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Frequently asked questions: sports supplements proposal and consultation
To be read in conjunction with the consultation paper on the proposed clarification that certain sports supplements are therapeutic goods.
The TGA is currently conducting a public consultation on a proposal to clarify that sports supplements containing ingredients not acceptable for food (e.g. medicinal ingredients) and/or that are presented like medicines (e.g. in capsules) should be regulated as medicines.
The current consultation on sports supplements is a consultation to obtain stakeholder feedback and no decision has been made by the Government on any reforms to the regulation of sports supplements. A decision will not be made until after a thorough assessment of the regulatory impacts and completion of a regulation impact statement.
If the proposal goes ahead, there will be a transition period of 2-3 years. This means that products that are not included in the Australian Register of Therapeutic Goods and which are actually medicines would not be removed from shelves straight after any regulatory changes. They would have significant time to transition to being include in the Register as medicines based on the claims made and supporting evidence. Please visit the TGA website for information on listed and registered medicines.
Six weeks is the standard period for a public consultation on a proposal of this type. The consultation opened in late October and does not close until 3 December. The TGA wrote to almost 100 companies, individuals and organisations in late October and the first few days of November to alert them to the consultation and encourage submissions.
The consultation period is open for six weeks, from 22 October to 3 December 2019. There are no plans to extend the consultation period, so have your say today by making a submission.
An increasing number of sports supplements are being marketed as foods in Australia. While this is appropriate for many of these products, some actually contain ingredients that are not appropriate for food and/or are being presented as medicines rather than food.
A number of safety problems and serious adverse events have been reported internationally and in Australia associated with the use of certain sports supplements. These include deaths in Australia and internationally due to sports supplements containing DMAA and dinitrophenol and emergency hospitalisations of high school students in Queensland in 2018. There are Australian case reports of at least six liver and kidney transplantations being required due to sport supplement consumption, and the death of a WA woman following high-level protein supplement use. A recent Australian army study of over 2000 service men and women taking sports supplements regularly found that as many as one in six had suffered adverse events from the supplements (palpitations, tremors, tingling, numbness, headache, pain, dizziness, anxiety) with "thermogenic fat burner" supplements a particular concern.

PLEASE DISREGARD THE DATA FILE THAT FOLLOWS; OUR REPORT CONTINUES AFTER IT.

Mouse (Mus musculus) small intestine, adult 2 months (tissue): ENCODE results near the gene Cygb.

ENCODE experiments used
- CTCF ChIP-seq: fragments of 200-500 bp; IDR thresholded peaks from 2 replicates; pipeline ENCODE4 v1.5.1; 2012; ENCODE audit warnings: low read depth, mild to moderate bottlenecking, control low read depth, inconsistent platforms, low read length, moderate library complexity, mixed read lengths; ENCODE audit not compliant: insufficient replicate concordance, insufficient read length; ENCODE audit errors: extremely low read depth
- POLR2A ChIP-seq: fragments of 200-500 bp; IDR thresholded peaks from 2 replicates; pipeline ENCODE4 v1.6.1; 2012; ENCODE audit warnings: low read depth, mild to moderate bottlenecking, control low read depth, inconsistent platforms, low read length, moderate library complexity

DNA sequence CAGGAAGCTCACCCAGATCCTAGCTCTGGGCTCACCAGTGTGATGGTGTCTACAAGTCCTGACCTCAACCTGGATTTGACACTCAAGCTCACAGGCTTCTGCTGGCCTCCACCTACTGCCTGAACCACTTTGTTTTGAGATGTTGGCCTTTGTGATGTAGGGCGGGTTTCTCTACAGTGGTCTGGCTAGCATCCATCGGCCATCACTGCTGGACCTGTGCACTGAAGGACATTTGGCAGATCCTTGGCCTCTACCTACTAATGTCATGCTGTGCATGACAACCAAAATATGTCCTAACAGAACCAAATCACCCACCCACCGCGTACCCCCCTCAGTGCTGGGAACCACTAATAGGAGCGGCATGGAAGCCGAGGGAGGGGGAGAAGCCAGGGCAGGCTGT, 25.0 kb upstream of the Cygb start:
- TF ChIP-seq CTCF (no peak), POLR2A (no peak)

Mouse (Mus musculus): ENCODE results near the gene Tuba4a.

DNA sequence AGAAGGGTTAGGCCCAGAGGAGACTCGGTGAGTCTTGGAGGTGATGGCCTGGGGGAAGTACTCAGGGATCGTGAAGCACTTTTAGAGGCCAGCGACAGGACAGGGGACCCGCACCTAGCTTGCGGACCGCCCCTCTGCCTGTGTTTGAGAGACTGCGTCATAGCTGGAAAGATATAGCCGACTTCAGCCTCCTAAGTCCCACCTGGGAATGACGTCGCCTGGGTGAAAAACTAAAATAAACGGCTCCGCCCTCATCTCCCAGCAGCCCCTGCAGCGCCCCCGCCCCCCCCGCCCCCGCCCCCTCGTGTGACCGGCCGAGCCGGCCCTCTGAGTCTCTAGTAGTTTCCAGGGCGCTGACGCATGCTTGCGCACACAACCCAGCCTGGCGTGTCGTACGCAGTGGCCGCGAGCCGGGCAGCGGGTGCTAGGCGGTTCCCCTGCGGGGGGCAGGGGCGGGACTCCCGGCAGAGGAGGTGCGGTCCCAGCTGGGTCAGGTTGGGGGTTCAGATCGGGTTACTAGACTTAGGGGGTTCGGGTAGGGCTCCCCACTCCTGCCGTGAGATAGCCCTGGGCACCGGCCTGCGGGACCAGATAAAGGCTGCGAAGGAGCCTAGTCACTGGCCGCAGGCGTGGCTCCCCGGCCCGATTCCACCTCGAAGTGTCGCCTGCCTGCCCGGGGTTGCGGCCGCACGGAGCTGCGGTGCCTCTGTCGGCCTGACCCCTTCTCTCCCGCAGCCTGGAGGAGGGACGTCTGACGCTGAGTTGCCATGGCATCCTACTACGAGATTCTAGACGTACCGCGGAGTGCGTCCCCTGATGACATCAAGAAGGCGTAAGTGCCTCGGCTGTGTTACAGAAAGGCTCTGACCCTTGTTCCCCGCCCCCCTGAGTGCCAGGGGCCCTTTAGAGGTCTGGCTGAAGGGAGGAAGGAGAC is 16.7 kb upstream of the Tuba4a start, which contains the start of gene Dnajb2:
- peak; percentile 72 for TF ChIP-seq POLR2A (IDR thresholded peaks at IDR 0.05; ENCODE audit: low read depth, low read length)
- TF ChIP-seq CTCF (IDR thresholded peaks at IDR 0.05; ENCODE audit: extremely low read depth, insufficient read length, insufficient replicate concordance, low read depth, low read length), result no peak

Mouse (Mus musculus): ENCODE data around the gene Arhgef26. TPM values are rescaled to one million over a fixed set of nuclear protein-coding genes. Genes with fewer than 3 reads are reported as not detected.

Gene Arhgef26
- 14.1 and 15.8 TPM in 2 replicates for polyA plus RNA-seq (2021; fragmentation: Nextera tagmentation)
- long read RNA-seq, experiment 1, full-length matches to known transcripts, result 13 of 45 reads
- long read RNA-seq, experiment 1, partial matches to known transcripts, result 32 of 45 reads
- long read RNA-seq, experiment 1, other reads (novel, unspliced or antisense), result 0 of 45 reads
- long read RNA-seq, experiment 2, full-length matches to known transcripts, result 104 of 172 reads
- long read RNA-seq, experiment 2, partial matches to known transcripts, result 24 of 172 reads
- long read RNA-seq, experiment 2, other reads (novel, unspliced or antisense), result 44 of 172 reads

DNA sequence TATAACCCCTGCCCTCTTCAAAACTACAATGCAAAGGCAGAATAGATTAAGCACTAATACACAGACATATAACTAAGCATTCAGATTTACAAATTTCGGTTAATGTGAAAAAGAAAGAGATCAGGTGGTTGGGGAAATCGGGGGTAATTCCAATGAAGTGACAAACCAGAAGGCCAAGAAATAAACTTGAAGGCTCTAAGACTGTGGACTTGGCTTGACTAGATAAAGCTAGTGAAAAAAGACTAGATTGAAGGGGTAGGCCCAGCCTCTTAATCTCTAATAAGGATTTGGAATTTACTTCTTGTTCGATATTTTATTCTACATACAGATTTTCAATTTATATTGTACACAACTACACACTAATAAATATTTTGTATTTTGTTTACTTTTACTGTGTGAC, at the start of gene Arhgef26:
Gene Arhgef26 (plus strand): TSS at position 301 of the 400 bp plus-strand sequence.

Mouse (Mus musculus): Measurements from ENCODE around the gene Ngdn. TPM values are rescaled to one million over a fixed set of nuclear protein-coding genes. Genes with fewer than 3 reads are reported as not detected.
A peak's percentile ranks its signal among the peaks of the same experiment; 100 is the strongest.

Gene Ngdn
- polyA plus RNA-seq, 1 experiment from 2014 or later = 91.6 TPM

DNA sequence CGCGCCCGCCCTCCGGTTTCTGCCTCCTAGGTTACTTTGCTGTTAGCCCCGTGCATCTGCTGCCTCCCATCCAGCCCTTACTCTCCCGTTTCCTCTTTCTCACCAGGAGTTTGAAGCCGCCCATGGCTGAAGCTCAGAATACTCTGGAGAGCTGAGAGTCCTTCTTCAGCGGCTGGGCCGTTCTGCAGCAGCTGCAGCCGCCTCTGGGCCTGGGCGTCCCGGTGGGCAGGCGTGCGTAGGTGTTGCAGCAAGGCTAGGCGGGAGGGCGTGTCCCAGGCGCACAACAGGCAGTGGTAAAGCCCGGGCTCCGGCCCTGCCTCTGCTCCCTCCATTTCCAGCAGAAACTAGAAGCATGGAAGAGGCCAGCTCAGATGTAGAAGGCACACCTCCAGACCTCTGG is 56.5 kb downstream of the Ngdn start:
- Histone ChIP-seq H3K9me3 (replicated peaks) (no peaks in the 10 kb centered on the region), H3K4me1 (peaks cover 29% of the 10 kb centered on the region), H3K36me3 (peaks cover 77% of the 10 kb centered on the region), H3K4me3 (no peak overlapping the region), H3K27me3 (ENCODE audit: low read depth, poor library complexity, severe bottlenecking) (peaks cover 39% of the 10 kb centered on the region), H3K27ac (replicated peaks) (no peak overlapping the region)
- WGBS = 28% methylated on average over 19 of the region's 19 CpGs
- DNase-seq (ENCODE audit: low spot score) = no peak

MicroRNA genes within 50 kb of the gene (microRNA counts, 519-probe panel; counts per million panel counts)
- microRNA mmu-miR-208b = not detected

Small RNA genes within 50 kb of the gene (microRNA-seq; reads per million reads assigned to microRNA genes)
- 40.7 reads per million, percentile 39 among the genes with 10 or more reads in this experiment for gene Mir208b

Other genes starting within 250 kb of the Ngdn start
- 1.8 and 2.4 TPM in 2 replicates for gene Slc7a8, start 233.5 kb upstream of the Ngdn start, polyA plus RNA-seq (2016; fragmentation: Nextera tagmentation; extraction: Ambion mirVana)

In 2016, the life science company LGC conducted the Australian Supplements Survey which analysed 67 common supplement products in Australia. They found one in five products contained one or more substances banned in sport. Importantly, none of the products identified listed any banned substances on their ingredients list.
More recently, a study by New Zealand's Otago University's Department of Physiology found that over 5% of 116 of sports supplements available in Australia had banned substances.
A national roundtable was held in 2018 with Commonwealth, state and territory governments, health professionals and industry representatives to identify measures to improve the safe use of these products. Following the forum, the Minister asked the TGA and Food Standards Australia New Zealand to investigate options to provide greater clarity on the regulatory status of these products with the aim to improve their safe use.
State and Territory Governments have also been involved in policy discussions around this issue, with options discussed by jurisdictions at the July 2019 meeting of the Food Regulation Standing Committee's Implementation Subcommittee. In addition we wrote directly to several dozen major sports supplement suppliers in late October and early November advising them of the consultation and inviting their feedback.
The types of products that are intended to be captured by the proposal include:
- Sports supplements that contain undeclared ingredients that pose a risk to consumer safety (e.g. prescription medicine ingredients or substances banned in sport by the World Anti-Doping Agency).
- Sports supplements that make therapeutic claims appropriate for medicines and that are presented as medicines (e.g. tablets and capsules).
While the proposed declaration would clarify the status of a large number of products, it is not anticipated that there would be high regulatory impacts on Australian businesses. The products in scope are a limited number of products which are currently claiming to be foods and which should be classified as complementary medicines by virtue of their therapeutic claims, composition or dosage forms rather than foods. However, a Government decision will not be made on any changes to the regulation of sports supplements until after a thorough assessment of the regulatory impacts and completion of a regulation impact statement.